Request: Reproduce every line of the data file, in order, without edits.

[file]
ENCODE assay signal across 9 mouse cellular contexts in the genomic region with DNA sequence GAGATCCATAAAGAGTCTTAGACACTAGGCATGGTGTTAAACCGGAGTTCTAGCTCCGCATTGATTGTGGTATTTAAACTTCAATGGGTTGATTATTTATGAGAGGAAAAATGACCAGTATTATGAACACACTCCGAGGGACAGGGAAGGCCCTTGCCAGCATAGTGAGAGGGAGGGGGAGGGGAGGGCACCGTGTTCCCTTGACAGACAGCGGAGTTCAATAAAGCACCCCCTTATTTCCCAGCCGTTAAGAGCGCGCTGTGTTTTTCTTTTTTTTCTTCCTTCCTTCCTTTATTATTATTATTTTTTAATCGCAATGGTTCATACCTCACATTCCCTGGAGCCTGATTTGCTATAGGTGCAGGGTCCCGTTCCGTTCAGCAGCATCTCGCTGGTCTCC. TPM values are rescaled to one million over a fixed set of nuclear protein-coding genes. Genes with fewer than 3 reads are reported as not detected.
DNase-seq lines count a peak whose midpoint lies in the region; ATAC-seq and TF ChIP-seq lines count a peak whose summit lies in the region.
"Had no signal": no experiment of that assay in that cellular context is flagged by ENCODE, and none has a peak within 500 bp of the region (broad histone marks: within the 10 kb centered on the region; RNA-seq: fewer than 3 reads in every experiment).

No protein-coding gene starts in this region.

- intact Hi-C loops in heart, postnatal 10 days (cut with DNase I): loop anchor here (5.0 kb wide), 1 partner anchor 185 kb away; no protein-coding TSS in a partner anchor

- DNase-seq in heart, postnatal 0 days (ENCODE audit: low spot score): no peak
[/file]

ENCODE assay signal across 9 mouse cellular contexts in the genomic region with DNA sequence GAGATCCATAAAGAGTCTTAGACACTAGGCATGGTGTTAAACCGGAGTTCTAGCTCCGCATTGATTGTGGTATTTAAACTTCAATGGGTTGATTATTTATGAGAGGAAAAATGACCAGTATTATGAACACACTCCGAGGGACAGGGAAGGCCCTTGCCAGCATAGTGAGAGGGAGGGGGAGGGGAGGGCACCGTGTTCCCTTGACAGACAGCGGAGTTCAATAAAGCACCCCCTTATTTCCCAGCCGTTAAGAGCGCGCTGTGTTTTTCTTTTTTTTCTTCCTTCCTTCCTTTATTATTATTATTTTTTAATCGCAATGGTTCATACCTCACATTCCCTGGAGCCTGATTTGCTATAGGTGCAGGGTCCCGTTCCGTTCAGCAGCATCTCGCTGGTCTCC. TPM values are rescaled to one million over a fixed set of nuclear protein-coding genes. Genes with fewer than 3 reads are reported as not detected.
DNase-seq lines count a peak whose midpoint lies in the region; ATAC-seq and TF ChIP-seq lines count a peak whose summit lies in the region.
"Had no signal": no experiment of that assay in that cellular context is flagged by ENCODE, and none has a peak within 500 bp of the region (broad histone marks: within the 10 kb centered on the region; RNA-seq: fewer than 3 reads in every experiment).

No protein-coding gene starts in this region.

- intact Hi-C loops in heart, postnatal 10 days (cut with DNase I): loop anchor here (5.0 kb wide), 1 partner anchor 185 kb away; no protein-coding TSS in a partner anchor

- DNase-seq in heart, postnatal 0 days (ENCODE audit: low spot score): no peak